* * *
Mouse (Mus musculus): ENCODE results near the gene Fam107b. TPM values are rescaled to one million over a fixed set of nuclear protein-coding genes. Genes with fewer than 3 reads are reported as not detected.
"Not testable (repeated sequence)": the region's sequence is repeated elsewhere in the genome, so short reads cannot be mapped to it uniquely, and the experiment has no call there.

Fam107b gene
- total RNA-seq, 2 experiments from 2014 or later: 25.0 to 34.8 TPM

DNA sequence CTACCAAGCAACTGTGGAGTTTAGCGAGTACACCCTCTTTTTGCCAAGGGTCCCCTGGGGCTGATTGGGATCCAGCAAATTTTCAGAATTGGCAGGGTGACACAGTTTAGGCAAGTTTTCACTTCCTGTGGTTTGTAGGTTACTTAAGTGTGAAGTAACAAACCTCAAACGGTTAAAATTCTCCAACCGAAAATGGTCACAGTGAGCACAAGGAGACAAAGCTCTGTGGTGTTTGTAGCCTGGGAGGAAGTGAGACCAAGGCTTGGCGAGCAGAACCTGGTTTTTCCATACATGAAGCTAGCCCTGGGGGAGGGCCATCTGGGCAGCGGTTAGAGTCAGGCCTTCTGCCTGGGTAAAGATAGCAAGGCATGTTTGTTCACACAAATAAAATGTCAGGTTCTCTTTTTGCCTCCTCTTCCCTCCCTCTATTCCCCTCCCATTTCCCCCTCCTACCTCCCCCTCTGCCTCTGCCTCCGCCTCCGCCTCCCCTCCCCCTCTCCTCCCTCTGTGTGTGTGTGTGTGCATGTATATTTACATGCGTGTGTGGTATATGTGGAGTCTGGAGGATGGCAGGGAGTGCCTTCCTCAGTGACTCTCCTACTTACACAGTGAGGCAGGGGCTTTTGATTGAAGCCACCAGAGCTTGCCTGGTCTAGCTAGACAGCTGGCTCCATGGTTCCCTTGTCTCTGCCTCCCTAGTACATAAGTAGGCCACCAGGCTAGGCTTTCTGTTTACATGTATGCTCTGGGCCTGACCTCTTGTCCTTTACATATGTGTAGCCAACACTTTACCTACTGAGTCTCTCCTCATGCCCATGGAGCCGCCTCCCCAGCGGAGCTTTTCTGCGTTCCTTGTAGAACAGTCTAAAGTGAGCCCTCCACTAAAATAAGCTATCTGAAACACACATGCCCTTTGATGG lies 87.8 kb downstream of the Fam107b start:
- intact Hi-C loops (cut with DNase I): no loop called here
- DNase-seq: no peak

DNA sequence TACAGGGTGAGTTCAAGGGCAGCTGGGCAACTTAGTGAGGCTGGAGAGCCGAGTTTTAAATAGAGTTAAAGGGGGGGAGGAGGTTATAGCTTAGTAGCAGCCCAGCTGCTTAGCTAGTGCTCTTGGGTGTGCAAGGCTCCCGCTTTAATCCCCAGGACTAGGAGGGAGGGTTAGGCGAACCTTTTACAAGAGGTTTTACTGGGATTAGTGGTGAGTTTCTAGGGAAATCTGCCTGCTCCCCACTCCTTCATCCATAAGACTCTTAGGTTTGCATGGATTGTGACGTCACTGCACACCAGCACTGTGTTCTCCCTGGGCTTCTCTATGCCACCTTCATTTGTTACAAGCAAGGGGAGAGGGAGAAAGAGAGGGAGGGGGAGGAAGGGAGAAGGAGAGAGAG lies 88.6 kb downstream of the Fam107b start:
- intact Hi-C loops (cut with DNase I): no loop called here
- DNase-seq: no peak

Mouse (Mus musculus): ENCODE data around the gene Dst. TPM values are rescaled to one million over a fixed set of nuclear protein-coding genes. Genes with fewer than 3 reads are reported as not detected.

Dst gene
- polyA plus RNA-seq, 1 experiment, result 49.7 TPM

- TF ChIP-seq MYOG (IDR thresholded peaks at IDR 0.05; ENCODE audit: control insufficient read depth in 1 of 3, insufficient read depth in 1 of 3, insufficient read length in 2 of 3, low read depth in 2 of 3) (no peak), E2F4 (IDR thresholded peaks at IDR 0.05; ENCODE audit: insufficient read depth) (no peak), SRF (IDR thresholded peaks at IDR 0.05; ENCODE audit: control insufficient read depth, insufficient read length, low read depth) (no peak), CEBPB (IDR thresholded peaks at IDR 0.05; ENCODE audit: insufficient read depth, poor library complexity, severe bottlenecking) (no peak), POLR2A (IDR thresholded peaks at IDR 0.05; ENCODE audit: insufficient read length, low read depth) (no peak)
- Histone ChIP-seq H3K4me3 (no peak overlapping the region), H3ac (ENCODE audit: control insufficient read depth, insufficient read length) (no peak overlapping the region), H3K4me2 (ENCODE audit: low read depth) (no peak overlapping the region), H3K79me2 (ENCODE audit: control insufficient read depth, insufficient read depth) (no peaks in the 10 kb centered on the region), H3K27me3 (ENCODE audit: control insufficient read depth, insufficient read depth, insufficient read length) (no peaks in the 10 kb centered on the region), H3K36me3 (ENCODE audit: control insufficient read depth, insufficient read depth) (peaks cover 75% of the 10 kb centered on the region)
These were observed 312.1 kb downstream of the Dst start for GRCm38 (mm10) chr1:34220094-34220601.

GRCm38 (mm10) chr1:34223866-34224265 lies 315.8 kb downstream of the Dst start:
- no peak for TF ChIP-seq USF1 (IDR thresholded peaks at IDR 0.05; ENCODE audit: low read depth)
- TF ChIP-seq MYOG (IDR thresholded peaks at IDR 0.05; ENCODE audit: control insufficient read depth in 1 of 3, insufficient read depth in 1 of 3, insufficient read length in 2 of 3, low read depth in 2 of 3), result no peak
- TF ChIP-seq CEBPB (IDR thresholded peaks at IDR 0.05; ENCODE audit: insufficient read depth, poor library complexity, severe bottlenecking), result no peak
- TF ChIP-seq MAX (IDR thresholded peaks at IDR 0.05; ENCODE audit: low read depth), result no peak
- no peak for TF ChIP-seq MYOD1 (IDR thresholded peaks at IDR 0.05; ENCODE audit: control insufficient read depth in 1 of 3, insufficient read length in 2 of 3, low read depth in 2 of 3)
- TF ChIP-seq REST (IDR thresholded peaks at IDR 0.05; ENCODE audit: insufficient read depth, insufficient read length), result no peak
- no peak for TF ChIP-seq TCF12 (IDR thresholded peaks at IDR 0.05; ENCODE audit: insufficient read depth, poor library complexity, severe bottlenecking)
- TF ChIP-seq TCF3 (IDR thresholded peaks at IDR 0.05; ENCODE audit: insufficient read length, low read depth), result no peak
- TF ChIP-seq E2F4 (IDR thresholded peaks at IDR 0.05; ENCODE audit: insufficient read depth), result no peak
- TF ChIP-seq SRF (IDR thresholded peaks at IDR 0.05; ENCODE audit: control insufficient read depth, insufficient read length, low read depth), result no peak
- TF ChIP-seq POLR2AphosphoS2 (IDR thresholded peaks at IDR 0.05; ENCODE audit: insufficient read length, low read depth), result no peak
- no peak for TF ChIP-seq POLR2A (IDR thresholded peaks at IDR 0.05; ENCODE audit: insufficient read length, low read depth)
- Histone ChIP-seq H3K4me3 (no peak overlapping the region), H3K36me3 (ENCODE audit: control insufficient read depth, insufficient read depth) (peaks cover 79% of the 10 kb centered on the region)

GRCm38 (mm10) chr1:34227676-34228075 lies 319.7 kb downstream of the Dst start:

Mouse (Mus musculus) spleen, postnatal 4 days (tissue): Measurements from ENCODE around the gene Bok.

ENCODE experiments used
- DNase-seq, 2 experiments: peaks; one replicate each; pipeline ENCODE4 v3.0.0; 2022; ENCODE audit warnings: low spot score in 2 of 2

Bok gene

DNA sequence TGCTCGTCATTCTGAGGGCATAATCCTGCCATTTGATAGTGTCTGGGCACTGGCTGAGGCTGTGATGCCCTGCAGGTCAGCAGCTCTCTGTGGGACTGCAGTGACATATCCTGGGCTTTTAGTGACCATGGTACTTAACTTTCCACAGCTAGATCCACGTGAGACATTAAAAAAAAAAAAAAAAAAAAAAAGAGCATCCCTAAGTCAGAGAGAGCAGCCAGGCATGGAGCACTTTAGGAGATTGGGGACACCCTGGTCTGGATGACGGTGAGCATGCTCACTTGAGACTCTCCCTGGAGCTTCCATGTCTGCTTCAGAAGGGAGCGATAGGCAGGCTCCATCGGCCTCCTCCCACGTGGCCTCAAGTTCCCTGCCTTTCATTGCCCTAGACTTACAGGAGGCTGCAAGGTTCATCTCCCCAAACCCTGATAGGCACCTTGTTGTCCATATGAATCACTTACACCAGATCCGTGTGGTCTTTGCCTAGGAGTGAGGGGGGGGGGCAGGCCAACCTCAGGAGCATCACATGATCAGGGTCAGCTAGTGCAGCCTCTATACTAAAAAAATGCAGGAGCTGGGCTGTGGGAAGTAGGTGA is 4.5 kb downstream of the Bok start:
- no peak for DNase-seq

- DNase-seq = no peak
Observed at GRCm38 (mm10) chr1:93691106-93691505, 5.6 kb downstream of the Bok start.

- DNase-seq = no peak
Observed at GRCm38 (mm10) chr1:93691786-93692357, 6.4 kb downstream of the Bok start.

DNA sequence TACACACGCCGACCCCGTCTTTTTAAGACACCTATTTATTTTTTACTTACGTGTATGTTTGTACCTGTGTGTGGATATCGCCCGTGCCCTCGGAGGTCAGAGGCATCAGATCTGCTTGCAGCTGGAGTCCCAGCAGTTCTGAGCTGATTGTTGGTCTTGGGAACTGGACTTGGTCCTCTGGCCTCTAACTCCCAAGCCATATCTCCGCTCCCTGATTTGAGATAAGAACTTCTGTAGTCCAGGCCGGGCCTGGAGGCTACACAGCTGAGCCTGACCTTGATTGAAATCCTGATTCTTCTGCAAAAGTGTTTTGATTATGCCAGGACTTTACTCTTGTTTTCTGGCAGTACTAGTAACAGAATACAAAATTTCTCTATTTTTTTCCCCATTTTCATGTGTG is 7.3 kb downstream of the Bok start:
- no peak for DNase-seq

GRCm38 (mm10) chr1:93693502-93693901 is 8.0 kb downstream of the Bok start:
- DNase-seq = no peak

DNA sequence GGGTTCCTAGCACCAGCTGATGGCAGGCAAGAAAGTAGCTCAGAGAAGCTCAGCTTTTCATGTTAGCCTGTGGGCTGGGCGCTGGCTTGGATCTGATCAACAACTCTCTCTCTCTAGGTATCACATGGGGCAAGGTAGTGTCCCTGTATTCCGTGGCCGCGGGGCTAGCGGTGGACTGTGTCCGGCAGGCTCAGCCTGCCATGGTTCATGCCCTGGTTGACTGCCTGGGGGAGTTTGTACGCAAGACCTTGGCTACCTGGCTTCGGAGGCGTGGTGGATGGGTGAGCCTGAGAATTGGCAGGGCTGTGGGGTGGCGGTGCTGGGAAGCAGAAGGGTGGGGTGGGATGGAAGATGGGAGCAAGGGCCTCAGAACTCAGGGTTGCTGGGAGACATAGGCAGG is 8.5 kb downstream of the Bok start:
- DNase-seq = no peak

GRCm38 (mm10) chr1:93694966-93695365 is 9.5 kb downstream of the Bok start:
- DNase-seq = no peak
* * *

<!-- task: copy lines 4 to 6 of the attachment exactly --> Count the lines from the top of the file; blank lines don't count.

- total RNA-seq, 2 experiments from 2014 or later: 25.0 to 34.8 TPM

DNA sequence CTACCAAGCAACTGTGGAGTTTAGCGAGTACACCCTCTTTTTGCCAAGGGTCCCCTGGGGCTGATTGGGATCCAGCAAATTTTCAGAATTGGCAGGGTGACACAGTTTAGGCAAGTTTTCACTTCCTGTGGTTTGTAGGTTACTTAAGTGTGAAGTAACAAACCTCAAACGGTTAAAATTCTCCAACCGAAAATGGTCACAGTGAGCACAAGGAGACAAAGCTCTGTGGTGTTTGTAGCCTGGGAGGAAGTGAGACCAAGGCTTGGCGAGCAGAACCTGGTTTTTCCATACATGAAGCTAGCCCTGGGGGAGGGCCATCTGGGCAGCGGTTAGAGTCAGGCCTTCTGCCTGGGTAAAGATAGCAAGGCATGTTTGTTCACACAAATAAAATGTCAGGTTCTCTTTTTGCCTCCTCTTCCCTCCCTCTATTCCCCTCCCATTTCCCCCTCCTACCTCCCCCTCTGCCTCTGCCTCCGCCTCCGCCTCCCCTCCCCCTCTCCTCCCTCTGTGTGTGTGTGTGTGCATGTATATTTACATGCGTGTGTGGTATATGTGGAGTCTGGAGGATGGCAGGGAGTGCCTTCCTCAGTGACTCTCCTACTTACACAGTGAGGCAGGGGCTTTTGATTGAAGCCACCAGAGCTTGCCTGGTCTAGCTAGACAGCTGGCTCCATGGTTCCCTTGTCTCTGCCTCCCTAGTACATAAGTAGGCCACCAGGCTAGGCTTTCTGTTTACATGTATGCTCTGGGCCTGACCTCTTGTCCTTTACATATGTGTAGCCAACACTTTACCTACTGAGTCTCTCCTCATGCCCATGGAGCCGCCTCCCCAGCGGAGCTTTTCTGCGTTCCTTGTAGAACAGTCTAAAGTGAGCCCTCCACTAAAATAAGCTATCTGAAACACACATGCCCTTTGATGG lies 87.8 kb downstream of the Fam107b start:
- intact Hi-C loops (cut with DNase I): no loop called here